Based on its findings in the Market Study, ACM simultaneously announced that it launches an investigation into potential abuse of dominance by Apple with its conduct relating the Apple App Store. ACM will investigate, among other aspects, whether Apple acted in violation of the prohibition of abuse of dominance, for example, by giving preferential treatment to its own apps. ACM indicates that it will initially focus its investigation on Dutch apps for news media that offer their apps in Apple's App Store in order to establish whether Apple committed an abuse of a dominant position. However, ACM is calling on app providers to come forward (publicly or on an anonymous basis) if they experience any problems with either Apple’s App Store or Google’s Play Store.
On 17 April 2018, the CMA carried out a dawn raid at the premises of Fender Musical Instruments Europe Limited ("Fender"), a guitar manufacturer based in England, launching an investigation under Chapter I of the Competition Act 1998 ("CA98") and Article 101 TFEU.
Section 27 of the CA98 gives the CMA the power to carry out dawn raids at business premises. Through Section 27, an officer can also require any person on the premises to produce any document relating to the investigation. At the outset of the dawn raid, the investigators served a Section 27 Notice on Fender specifying the documents required. This included staff notebooks, which Fender provided. However a senior member of staff, when asked if he had any earlier notebooks, told inspectors he had disposed of his historic notebooks.
Three weeks later, lawyers for Fender Europe notified the CMA that there were in fact ten further notebooks that had not been provided during the dawn raid. It emerged that the senior staff member had removed the historic notebooks during the inspection and told a junior employee to store them off-site. As soon as Fender became aware of this, it had immediately taken steps to seize the books. Four entries in the concealed notebooks were found to be relevant to the CMA's investigation.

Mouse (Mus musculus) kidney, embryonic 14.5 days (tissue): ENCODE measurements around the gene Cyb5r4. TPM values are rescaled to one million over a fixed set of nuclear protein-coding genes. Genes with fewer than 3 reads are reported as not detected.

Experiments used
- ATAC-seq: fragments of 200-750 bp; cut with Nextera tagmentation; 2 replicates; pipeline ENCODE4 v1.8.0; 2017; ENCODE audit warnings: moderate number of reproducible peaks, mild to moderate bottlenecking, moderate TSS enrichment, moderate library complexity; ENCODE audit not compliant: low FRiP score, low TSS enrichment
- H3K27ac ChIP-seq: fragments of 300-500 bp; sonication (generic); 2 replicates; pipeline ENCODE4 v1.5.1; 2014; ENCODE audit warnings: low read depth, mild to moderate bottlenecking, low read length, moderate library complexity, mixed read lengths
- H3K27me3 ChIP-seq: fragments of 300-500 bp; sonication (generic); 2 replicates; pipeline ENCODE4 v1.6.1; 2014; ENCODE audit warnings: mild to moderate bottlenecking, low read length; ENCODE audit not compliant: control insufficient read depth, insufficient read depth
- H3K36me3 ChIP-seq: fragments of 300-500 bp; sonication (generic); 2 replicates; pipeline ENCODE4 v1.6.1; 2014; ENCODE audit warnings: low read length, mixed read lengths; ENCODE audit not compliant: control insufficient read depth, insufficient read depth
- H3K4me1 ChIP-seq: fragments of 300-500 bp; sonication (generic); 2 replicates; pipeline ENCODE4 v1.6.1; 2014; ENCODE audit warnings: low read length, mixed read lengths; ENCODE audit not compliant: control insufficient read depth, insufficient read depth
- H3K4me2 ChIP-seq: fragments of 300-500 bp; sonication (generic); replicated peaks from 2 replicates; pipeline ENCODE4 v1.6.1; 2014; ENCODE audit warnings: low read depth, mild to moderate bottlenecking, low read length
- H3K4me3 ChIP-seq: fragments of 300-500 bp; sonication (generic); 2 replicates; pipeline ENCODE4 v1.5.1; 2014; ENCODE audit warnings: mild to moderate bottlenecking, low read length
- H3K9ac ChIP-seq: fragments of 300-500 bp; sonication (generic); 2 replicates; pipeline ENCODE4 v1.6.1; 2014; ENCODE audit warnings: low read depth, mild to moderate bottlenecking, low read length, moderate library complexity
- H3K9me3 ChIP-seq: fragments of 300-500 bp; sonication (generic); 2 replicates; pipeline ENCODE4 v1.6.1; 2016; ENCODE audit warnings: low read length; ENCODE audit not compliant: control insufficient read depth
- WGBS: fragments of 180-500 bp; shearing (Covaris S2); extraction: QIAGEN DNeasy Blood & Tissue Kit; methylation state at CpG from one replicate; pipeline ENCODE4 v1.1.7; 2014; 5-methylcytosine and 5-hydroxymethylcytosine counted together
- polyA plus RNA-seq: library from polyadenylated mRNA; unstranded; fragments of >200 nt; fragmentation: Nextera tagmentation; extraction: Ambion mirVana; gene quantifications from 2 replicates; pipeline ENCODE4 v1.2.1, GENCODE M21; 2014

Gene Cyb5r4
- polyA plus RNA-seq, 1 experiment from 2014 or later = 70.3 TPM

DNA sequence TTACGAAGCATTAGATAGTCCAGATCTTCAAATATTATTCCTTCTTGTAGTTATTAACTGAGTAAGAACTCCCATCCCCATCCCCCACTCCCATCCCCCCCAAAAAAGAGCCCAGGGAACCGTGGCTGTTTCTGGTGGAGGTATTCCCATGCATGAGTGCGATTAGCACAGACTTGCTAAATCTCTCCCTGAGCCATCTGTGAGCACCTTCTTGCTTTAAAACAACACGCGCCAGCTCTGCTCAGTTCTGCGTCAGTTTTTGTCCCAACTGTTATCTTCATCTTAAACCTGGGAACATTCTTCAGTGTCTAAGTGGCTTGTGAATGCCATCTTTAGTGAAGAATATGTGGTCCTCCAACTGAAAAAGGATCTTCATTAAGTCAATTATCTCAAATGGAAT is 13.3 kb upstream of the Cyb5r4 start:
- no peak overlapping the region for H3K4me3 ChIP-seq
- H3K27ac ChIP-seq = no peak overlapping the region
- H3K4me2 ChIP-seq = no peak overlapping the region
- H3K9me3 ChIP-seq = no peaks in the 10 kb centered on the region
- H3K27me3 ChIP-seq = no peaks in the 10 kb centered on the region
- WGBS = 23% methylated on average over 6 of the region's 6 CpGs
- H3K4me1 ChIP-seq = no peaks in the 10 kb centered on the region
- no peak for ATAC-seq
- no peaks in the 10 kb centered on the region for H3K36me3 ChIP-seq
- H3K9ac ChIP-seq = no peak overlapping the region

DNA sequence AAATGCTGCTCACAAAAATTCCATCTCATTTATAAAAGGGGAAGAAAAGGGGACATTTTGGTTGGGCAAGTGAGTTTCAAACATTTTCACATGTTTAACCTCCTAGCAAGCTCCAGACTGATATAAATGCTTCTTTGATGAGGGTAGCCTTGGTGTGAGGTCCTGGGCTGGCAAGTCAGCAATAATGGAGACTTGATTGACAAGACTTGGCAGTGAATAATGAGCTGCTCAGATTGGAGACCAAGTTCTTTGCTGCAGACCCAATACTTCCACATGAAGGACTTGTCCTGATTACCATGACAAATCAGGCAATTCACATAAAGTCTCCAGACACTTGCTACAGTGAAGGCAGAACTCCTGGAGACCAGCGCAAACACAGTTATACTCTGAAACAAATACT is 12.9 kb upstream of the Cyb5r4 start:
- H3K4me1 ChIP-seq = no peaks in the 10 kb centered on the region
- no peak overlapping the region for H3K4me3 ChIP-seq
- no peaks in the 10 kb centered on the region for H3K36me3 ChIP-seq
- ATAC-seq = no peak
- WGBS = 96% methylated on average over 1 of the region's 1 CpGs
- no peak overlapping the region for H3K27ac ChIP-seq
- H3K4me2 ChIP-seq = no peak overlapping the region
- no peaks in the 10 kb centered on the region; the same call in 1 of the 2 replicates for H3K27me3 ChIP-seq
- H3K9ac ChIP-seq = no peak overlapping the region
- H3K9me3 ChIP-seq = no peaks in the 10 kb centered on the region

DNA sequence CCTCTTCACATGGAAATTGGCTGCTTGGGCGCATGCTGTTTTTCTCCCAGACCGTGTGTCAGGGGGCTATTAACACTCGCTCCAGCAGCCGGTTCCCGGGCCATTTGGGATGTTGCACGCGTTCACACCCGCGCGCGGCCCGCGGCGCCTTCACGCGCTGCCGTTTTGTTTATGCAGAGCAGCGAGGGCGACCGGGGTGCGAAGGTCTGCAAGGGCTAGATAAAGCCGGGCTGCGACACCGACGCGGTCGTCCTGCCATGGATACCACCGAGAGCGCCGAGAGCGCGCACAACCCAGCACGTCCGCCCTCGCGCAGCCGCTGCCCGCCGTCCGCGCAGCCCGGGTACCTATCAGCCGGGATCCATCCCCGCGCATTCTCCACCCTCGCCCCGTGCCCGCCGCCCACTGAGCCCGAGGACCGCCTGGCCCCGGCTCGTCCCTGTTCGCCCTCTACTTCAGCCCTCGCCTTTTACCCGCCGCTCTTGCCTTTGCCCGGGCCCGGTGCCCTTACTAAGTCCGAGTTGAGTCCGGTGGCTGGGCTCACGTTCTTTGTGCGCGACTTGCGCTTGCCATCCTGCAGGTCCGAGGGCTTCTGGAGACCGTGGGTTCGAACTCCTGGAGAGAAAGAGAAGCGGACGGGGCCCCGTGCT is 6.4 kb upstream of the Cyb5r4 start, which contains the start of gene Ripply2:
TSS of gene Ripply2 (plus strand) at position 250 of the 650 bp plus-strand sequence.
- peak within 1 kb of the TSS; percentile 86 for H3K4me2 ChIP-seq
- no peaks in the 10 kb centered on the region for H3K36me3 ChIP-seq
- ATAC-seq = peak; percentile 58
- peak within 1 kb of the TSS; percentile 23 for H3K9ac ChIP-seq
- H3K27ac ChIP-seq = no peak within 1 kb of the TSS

Section 40A of the CA98 gives the CMA the power to impose a fine on companies who fail to comply with Section 27 described above. The penalty may be a fixed amount of up to £30,000, an amount calculated by a daily rate of £15,000 or a combination of both. The CMA had not used this power until this investigation. It imposed a £25,000 penalty on Fender for failing to comply with the requirement to produce documents. The CMA chose not to enforce the maximum £30,000 fine as Fender Europe had taken steps to remedy the breach and the delay of three weeks had had limited adverse effects on the investigation. (You can read the Penalty Notice in full here)
This case illustrates the importance of complying fully with legal obligations during dawn raids and throughout CMA investigations. It also shows the value of immediately taking steps to rectify any mistakes made during a raid. However it also highlights the relatively low levels of fines the CMA can impose in such circumstances when compared with the European Commission's ability to impose a fine of up to 1% of a company's group worldwide turnover if it intentionally or negligently produces incomplete books or records.
On May 21st, partners Richard Eccles (UK) and Thomas Jones (Australia) will give a lecture at Pembroke College,Oxfordon the topic of Digital Platforms under Scrutiny: Recent competition and regulatory reviews in the UK and Australia. The event is organised by Oxford University's Centre for Competition Law and Policy. Read more>